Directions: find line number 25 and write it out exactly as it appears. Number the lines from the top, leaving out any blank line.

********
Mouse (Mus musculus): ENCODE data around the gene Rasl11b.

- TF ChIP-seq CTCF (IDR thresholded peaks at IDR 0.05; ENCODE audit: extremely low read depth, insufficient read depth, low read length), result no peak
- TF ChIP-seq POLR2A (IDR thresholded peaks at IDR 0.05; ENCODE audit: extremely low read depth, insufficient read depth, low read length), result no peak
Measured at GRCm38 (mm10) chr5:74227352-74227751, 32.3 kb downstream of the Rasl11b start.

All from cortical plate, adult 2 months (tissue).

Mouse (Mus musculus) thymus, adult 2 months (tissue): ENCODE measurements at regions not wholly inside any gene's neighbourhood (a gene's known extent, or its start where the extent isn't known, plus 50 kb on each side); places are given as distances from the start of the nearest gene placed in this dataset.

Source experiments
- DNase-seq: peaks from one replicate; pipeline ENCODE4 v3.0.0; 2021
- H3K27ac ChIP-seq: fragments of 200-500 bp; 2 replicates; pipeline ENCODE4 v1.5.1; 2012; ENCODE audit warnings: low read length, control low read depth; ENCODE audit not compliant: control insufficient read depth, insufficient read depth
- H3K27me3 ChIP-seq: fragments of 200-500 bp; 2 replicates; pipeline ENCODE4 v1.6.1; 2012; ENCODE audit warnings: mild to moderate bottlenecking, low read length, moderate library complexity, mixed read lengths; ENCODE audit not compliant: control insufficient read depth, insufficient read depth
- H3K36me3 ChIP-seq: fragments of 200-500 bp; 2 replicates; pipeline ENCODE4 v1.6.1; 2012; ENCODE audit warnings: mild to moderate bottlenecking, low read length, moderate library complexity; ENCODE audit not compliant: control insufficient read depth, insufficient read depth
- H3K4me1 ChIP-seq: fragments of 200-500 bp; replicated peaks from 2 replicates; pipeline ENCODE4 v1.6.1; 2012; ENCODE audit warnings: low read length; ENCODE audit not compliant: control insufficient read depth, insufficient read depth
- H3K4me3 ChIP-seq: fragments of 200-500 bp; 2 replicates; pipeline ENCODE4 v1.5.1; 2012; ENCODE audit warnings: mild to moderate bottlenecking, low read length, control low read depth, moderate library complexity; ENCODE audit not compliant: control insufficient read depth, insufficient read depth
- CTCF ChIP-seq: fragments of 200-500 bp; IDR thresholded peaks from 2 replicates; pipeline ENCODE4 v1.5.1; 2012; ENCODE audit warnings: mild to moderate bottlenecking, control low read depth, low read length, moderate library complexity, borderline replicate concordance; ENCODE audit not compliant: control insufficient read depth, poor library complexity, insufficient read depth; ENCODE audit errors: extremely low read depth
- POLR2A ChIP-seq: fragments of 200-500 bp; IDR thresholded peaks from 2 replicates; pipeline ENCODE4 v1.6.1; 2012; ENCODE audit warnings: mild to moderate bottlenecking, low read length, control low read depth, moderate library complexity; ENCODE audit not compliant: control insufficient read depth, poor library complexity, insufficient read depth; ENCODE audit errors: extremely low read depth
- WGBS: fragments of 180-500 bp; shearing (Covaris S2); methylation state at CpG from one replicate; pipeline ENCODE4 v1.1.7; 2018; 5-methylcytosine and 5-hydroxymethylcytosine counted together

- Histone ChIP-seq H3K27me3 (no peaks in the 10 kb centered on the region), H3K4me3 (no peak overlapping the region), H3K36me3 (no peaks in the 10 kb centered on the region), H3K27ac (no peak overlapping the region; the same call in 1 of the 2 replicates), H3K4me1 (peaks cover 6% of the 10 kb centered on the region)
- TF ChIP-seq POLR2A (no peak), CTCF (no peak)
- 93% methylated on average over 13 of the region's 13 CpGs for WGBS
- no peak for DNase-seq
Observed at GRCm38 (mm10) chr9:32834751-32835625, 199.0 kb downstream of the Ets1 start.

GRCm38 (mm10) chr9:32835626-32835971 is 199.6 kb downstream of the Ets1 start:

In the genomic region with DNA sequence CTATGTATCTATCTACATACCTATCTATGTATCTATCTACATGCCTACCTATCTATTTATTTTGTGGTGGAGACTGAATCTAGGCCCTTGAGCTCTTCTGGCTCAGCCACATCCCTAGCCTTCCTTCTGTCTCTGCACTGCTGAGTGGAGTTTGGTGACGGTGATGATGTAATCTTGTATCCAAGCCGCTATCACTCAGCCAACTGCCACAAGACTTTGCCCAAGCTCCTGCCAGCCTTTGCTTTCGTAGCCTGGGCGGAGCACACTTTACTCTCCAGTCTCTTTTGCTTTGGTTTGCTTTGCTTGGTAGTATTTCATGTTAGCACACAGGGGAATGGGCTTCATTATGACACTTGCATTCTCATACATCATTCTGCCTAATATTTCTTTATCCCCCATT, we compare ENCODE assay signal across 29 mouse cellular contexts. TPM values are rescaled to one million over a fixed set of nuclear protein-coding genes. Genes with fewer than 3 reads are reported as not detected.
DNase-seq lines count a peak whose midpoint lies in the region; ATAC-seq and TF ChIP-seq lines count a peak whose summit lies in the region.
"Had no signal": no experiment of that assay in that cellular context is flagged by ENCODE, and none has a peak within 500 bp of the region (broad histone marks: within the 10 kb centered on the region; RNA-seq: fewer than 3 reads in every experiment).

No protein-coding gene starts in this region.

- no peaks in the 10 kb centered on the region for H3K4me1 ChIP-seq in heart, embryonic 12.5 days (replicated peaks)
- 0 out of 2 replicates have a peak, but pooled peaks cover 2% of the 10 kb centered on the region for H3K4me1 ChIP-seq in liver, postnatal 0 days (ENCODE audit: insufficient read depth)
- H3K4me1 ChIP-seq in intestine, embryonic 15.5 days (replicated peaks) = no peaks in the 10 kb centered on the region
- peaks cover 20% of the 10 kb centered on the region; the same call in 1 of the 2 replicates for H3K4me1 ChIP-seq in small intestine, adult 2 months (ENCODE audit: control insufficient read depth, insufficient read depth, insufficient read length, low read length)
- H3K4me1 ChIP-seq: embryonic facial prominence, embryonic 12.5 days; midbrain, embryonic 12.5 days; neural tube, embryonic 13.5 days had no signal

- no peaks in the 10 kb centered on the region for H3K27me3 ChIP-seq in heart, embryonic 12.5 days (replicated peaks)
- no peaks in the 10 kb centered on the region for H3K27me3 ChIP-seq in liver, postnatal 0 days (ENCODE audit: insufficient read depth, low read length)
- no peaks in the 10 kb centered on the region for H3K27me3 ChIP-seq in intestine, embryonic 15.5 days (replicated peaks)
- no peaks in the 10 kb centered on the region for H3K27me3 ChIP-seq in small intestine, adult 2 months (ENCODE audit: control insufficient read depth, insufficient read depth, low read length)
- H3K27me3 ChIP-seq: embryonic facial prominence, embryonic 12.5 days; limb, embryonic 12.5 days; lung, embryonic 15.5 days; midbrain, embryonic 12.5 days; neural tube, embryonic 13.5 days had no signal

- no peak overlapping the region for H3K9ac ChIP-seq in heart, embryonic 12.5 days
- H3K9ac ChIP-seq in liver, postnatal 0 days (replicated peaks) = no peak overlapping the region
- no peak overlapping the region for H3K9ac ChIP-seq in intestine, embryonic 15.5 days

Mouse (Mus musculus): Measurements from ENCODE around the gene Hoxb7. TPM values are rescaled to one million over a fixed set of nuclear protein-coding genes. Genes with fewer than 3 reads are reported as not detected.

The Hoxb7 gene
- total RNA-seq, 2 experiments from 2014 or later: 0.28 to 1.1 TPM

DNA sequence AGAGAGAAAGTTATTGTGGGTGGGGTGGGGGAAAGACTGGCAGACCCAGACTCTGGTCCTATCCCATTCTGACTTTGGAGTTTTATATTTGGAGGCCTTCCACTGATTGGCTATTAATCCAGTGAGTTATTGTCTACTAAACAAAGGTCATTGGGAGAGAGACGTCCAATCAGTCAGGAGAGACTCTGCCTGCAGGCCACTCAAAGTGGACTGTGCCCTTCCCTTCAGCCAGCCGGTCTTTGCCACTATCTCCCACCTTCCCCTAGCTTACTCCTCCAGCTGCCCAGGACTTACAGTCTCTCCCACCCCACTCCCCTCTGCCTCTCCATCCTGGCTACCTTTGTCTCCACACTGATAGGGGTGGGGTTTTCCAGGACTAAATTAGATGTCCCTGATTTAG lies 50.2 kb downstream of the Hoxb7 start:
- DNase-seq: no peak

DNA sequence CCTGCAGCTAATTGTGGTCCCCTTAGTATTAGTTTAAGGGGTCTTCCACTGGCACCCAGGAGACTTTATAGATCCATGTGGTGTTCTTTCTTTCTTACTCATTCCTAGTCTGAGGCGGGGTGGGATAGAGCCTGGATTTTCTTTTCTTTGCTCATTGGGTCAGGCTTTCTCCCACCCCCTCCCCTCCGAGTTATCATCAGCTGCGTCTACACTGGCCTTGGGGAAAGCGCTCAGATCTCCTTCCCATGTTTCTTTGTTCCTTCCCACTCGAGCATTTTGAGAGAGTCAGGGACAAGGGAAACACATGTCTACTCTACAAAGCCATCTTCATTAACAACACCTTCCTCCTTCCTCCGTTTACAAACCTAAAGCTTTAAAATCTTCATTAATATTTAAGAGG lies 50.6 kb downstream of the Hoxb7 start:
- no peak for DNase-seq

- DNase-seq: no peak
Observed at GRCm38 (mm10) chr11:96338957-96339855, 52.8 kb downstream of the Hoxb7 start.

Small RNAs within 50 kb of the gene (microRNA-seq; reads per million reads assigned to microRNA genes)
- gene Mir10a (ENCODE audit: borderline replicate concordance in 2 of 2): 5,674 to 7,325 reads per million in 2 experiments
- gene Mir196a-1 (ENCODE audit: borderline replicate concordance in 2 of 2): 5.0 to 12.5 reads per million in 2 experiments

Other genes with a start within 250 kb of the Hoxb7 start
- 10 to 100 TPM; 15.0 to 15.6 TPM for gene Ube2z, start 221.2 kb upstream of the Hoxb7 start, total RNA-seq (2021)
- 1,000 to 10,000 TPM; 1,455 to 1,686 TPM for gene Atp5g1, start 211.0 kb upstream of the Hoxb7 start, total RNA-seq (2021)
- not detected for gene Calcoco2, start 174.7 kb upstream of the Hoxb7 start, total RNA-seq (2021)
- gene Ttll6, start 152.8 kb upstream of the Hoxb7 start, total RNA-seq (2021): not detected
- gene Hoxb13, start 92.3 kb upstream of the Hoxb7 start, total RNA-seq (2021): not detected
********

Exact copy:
"Had no signal": no experiment of that assay in that cellular context is flagged by ENCODE, and none has a peak within 500 bp of the region (broad histone marks: within the 10 kb centered on the region; RNA-seq: fewer than 3 reads in every experiment).